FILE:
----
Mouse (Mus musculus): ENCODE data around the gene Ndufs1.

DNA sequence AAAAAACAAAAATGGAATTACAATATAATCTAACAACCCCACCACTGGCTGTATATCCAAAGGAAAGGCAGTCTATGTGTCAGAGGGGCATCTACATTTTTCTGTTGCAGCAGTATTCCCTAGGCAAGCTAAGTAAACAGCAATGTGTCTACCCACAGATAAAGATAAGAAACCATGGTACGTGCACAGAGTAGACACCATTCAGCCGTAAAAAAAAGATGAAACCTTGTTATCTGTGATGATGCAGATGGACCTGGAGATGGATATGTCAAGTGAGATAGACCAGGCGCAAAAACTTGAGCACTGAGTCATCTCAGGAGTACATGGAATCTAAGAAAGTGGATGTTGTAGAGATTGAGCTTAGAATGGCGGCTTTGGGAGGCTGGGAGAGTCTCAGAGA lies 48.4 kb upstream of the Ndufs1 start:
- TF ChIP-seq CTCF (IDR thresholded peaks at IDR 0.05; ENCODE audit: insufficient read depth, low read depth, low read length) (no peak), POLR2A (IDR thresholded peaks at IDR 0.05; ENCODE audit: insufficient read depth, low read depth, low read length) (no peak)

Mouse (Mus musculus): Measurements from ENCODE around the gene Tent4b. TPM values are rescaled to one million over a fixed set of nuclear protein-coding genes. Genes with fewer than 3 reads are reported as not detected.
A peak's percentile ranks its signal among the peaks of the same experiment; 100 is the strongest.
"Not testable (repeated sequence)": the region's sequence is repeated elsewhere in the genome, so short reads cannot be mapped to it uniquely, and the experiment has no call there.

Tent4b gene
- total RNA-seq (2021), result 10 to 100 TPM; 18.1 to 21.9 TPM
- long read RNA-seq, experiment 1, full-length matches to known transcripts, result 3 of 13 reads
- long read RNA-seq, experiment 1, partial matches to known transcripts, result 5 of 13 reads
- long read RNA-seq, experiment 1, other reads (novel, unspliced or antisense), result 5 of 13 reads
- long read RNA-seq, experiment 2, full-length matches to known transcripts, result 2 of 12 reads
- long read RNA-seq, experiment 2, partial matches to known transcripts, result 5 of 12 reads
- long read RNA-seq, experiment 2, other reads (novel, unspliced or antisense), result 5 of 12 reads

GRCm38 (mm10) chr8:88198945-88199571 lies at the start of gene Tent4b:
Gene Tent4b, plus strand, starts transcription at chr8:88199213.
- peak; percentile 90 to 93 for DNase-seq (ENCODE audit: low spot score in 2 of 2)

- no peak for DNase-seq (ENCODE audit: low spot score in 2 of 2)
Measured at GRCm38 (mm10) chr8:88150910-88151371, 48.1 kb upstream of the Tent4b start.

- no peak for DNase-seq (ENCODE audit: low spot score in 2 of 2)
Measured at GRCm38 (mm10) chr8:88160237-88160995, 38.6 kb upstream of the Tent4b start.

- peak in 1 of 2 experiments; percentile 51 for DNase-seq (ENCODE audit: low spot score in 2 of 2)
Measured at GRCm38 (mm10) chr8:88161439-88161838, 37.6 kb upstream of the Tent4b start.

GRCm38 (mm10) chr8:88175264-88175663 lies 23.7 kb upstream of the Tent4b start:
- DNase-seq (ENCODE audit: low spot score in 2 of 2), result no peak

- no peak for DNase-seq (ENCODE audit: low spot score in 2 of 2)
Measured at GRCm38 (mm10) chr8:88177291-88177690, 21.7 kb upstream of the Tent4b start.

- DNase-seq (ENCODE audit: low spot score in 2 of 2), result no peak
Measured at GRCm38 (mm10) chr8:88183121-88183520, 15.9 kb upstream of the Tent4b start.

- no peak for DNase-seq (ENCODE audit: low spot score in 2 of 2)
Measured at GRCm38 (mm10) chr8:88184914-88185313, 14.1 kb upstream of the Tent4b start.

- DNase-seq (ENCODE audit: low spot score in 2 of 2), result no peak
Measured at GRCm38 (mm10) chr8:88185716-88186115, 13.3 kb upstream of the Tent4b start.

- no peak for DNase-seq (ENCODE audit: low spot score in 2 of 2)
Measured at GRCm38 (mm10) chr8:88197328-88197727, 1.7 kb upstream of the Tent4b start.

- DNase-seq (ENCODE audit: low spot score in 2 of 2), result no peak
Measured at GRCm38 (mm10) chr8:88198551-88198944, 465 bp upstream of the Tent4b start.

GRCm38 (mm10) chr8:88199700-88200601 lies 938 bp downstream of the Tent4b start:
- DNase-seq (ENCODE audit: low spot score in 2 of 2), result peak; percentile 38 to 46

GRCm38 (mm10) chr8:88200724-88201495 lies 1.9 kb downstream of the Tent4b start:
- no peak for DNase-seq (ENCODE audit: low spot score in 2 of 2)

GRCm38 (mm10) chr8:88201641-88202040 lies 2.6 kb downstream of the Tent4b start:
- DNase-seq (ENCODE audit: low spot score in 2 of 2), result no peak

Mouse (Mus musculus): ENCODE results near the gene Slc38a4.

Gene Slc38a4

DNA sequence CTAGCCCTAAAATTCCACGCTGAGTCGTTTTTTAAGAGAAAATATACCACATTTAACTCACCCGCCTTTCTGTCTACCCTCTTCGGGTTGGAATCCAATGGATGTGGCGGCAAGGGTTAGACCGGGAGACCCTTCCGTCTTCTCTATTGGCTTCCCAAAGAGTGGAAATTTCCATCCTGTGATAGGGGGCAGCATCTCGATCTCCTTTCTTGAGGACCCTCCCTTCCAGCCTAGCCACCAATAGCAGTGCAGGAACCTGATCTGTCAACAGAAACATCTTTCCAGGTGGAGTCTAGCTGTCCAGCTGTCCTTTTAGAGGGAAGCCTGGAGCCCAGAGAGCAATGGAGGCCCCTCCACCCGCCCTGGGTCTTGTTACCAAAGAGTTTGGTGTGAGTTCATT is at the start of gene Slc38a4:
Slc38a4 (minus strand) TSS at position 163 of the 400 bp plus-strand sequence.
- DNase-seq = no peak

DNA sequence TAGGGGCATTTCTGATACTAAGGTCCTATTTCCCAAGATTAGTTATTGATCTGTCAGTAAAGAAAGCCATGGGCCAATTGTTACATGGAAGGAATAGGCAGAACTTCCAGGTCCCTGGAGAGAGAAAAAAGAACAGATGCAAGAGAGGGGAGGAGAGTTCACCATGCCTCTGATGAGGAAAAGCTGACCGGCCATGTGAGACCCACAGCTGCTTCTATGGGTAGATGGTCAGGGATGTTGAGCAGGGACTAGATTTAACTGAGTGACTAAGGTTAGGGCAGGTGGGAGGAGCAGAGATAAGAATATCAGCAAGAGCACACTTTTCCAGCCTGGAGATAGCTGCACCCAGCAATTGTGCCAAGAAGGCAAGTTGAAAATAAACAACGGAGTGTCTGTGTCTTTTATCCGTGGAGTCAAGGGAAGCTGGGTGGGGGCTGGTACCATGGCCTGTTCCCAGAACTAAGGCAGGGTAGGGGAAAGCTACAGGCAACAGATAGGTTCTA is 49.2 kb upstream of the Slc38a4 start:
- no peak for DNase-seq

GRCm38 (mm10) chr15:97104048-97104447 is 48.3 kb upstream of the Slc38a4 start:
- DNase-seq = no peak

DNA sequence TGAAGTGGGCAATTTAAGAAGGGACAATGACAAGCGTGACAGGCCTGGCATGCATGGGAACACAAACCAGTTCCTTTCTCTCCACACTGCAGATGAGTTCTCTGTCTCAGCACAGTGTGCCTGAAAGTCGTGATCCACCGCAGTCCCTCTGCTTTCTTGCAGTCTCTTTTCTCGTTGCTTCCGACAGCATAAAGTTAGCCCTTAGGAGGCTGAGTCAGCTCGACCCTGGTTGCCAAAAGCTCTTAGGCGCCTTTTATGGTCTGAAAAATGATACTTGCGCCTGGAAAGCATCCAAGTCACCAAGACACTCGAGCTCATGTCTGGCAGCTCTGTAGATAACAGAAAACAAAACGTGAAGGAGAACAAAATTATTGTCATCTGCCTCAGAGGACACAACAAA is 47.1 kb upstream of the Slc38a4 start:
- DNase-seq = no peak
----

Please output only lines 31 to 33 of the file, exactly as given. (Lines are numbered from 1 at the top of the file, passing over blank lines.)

Measured at GRCm38 (mm10) chr8:88184914-88185313, 14.1 kb upstream of the Tent4b start.

- DNase-seq (ENCODE audit: low spot score in 2 of 2), result no peak
Measured at GRCm38 (mm10) chr8:88185716-88186115, 13.3 kb upstream of the Tent4b start.